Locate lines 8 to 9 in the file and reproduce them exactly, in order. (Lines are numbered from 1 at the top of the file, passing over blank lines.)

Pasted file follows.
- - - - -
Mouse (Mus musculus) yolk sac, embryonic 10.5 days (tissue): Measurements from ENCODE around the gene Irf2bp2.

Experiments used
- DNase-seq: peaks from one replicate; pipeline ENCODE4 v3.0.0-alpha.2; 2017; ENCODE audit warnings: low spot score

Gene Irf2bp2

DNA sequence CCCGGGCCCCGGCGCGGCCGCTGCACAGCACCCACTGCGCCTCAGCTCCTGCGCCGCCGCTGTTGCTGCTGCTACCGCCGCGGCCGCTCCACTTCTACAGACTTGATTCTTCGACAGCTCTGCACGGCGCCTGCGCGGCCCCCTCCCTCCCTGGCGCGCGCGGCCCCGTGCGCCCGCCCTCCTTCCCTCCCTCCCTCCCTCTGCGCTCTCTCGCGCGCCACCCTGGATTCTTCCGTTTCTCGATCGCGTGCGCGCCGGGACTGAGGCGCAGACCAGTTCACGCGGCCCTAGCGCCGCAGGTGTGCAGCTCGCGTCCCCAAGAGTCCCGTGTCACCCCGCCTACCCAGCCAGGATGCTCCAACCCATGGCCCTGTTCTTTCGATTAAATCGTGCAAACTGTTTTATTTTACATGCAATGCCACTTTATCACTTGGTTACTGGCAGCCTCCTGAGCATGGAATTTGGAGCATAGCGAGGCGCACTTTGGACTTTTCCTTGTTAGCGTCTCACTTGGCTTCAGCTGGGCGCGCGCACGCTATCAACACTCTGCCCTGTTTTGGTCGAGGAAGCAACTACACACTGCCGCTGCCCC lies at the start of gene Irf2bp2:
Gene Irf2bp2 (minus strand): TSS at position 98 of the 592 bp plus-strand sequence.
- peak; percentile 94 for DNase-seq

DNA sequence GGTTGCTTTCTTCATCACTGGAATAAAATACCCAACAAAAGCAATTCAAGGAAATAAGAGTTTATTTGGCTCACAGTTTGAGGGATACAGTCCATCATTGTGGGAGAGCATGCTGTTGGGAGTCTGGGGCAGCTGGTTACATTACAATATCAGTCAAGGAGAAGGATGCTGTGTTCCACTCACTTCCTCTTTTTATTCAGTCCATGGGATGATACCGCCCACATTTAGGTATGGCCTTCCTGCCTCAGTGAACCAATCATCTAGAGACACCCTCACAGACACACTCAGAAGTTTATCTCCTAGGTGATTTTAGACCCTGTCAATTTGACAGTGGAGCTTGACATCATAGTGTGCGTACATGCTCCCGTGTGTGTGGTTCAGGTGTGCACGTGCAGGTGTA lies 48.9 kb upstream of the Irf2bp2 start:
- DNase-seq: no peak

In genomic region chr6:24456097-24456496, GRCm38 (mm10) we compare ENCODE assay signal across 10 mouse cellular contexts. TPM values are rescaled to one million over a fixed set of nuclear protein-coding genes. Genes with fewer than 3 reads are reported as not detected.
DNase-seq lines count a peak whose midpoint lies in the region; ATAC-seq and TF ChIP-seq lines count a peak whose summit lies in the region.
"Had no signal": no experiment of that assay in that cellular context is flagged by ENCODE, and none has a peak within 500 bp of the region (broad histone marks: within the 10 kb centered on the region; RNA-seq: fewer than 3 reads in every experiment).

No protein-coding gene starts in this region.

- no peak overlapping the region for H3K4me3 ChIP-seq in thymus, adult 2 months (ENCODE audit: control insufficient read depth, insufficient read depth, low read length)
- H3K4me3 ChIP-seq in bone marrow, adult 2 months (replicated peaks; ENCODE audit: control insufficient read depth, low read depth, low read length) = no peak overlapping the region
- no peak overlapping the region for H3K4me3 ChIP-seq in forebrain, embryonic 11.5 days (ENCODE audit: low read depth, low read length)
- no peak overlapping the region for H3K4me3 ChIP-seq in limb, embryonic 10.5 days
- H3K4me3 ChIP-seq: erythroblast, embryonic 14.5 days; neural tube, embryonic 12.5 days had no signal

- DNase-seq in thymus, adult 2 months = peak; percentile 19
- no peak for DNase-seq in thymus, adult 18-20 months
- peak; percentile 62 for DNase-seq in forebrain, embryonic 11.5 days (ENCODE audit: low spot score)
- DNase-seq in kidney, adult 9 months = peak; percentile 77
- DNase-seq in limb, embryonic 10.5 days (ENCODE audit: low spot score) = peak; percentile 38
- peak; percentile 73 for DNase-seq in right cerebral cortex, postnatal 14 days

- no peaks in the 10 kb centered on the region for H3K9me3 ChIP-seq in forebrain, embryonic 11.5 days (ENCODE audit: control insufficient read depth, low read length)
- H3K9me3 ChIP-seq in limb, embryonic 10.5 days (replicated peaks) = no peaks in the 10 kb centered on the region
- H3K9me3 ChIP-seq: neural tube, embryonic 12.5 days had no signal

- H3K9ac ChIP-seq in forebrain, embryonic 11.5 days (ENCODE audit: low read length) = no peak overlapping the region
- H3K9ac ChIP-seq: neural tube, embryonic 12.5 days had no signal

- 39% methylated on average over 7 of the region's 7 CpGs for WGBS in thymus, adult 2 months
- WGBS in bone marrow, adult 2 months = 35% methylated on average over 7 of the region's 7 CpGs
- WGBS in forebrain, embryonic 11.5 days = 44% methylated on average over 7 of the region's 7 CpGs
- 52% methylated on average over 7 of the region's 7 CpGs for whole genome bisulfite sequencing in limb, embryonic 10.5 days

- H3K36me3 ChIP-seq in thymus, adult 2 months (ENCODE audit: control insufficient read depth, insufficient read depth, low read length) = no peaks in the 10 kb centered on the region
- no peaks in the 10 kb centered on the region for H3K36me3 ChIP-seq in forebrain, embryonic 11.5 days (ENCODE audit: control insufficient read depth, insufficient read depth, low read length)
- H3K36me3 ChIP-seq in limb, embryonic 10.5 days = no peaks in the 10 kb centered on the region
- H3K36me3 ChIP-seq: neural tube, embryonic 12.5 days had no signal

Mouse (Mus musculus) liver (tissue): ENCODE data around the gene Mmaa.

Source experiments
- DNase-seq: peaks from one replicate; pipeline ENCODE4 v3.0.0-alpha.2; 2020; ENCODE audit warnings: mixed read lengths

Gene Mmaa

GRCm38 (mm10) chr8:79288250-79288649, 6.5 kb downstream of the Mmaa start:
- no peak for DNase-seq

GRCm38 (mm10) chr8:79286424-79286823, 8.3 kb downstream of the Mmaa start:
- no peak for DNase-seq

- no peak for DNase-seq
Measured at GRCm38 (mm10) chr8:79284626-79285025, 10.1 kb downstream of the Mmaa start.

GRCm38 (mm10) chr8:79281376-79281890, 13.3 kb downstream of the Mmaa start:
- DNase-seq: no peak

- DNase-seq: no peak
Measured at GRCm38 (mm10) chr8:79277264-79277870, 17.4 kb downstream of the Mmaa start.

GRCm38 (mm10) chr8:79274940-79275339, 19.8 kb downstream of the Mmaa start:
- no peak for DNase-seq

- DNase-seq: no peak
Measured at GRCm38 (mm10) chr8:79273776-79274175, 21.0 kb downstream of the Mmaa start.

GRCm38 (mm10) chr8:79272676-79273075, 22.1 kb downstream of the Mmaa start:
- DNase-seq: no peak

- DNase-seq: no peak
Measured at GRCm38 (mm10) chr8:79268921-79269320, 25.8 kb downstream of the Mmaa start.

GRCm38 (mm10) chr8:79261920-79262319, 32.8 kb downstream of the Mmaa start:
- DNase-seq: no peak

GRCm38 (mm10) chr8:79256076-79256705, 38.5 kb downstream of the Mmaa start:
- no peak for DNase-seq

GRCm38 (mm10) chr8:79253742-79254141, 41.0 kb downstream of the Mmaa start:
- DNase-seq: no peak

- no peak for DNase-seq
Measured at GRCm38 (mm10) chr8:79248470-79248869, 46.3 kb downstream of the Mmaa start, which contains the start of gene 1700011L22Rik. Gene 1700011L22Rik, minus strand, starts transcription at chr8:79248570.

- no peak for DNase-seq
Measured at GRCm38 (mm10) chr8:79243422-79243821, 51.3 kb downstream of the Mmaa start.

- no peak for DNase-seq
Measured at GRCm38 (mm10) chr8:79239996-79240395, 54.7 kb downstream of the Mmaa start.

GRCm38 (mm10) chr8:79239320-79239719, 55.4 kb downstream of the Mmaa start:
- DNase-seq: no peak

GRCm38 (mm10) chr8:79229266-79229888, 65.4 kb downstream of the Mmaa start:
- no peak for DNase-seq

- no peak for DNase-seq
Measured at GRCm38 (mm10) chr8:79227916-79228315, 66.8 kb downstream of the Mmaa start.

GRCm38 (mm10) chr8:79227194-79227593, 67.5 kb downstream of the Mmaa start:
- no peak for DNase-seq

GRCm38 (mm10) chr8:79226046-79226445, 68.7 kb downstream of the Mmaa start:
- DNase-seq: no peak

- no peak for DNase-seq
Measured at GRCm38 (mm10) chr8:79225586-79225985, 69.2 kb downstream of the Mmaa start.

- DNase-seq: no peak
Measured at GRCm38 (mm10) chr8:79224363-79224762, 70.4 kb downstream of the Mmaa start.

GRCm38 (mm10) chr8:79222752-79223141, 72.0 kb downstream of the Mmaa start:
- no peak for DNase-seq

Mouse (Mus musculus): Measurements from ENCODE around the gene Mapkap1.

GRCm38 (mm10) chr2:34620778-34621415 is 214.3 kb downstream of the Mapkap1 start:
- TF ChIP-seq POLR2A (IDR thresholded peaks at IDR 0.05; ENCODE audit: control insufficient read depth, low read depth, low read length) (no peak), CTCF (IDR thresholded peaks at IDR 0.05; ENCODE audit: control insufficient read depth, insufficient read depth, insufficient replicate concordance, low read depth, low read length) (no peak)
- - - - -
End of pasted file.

DNA sequence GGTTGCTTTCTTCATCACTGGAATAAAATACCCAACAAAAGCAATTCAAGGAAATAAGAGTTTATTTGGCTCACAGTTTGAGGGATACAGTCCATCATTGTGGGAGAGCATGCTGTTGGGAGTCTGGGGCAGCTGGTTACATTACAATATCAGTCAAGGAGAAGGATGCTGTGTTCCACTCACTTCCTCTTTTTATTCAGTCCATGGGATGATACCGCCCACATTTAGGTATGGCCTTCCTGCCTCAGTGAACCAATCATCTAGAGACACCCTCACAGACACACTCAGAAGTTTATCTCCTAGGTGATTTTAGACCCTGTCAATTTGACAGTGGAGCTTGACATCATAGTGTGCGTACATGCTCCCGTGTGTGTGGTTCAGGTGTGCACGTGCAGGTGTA lies 48.9 kb upstream of the Irf2bp2 start:
- DNase-seq: no peak